In June of 1958, Leon Barzin left the National Orchestral Association and took up residence in Paris to spend more time with his wife and to conduct in Europe. At this time, Maestro John Barnett, an NOA alumnus, was invited to take over the post of Music Director and Conductor of the National Orchestral Association.

Maestro Barnett, a native of New York City, studied at the Manhattan School of Music, Columbia University and the National Orchestral Association. Under the Association’s Music Director, Leon Barzin, he commenced conducting studies at the age of 15, and at age 18 was awarded a scholarship from the New York Philharmonic Society for advanced studies in Europe at the Mozarteum Academy with Bruno Walter, Felix Weingartner and Nicolai Malko. Thereafter, he had private instruction from Professor Malko while touring Europe with him followed by study with Geores Enescu in Paris.

His professional conducting career commenced in New York when he was engaged as conductor of the New York Civic Orchestra. After successfully conducting a semester-long Beethoven Cycle at Columbia University as guest conductor of the New York City Symphony, he was elevated to the position of Principal Conductor of that orchestra. In its Carnegie Hall series, he acted as assistant to such internationally renowned conductors as Sir Thomas Beecham, Fritz Reiner and Otto Klemperer. On short notice, he took over two of Dr. Klemperer’s Carnegie Hall concerts.

On the west coast, he became Associate Music Director of the Los Angeles Philharmonic and Music Director of the world famous Hollywood Bowl. For over a decade, his name was well-known over the NBC Network of "Standard Hour" broadcasts with the Los Angeles Philharmonic. For a twenty-five year period, he was Music Director of the Los Angeles Guild Opera Company, working with the famous German Stage Director Dr. Carl Ebert in productions of The Magic Flute, Bartered Bride, Hansel and Gretel and Cenerentola – the young USC student Marilyn Horne making her debut in this role.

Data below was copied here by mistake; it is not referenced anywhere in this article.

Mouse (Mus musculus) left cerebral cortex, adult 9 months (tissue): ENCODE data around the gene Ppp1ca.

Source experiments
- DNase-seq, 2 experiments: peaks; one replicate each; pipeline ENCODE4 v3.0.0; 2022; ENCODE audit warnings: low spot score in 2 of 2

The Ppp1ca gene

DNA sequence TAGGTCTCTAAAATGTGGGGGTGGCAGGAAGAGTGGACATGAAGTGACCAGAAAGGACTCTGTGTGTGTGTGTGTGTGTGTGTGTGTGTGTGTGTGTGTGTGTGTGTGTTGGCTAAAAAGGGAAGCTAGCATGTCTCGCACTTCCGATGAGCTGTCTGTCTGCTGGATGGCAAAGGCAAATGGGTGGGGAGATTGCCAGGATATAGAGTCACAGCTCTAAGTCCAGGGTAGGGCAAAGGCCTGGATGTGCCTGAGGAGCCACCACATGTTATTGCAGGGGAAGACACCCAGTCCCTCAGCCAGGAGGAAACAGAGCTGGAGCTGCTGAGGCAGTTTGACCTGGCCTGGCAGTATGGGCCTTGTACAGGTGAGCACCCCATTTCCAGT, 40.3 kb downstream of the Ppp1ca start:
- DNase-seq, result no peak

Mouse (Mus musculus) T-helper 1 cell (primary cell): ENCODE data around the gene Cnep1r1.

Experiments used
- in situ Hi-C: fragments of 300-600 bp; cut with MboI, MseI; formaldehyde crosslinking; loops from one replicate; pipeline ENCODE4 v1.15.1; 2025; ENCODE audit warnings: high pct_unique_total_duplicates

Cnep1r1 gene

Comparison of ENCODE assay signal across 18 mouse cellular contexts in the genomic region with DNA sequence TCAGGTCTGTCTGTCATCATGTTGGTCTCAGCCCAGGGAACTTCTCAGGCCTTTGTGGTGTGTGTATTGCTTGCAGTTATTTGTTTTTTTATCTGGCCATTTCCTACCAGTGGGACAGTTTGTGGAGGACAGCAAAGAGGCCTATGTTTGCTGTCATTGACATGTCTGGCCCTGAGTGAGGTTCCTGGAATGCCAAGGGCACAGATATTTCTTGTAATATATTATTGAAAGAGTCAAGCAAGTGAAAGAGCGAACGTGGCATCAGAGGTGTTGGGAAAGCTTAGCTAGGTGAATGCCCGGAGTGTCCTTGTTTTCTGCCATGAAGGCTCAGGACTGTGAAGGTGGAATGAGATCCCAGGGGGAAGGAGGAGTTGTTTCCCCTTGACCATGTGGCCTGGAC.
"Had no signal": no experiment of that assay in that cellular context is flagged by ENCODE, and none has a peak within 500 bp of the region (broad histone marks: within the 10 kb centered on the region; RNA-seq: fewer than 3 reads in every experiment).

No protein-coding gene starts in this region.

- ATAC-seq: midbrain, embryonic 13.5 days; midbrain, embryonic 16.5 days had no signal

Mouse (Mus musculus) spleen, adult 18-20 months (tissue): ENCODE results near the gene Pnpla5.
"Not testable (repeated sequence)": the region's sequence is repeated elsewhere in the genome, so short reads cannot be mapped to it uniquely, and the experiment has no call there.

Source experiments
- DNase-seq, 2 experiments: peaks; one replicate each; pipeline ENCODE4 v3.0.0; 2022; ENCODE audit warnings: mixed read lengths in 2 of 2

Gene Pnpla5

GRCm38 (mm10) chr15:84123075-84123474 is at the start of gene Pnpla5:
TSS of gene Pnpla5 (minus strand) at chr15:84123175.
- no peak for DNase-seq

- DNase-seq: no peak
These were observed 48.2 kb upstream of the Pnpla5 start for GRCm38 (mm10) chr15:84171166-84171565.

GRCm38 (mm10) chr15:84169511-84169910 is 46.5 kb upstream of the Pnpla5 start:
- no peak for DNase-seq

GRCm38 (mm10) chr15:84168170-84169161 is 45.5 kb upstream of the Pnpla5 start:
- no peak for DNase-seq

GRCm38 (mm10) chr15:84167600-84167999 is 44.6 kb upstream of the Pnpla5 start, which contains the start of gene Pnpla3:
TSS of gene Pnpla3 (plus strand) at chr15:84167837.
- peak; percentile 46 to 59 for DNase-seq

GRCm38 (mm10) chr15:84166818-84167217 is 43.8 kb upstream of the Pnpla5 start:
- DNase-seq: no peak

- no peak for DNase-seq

He was invited to return to New York to take over the post of Music Director and Conductor of the National Orchestral Association, continuing its program of training new generations of professional orchestral players, performing new contemporary works, and offering solo opportunities through its annual series of Carnegie Hall concerts. During his tenure, Barnett accompanied Itzhak Perlman in his Carnegie Hall debut.

Guest appearances in the United States have been with the Symphonies of San Francisco, Honolulu, Kansas City, Ft. Lauderdale, Phoenix and the Eastern Music Festival. He was the Founding Conductor of the Phoenix Symphony and the Japan-America Philharmonic in Tokyo. He has conducted abroad in Italy, Venezuela, New Zealand, Japan and throughout Asia, and has recorded for Capitol, Vanguard and CRI Records.

While Music Director of the Puerto Rico Symphony (1979-85), he also appeared as guest conductor of the Pro-Arte Concerts and the Casals Festival. He conducted the Opera de Puerto Rico productions of Madama Butterfly with Renata Scotto; Carmen with Placido Domingo; and Fille du Regimant with Alfredo Krauss. During the Symphony Seasons, he accompanied such soloists as Claudio Arrau, Paul Badura-Skoda, Rudolf Firkusny, Ruggiero Ricci, Yehudi Menuhin, Herman Baumen, James Galway, Schlomo Mintz, Itzhak Perlman and Ravi Shankar. Opera in Concert Programs included vocalists Kiri Te Kanawa, Birgit Nilssen, and, jointly, Renata Scotto with Placido Domingo.

Barnett has taught conducting and conducted the orchestras and opera performances at Stanford University, Claremont College’s Summer Session, the College-Conservatory of the University of Cincinnati and at the University of Southern California where he conducted the Symphony Conducting Program, and retired as "Head" of the Conducting Department.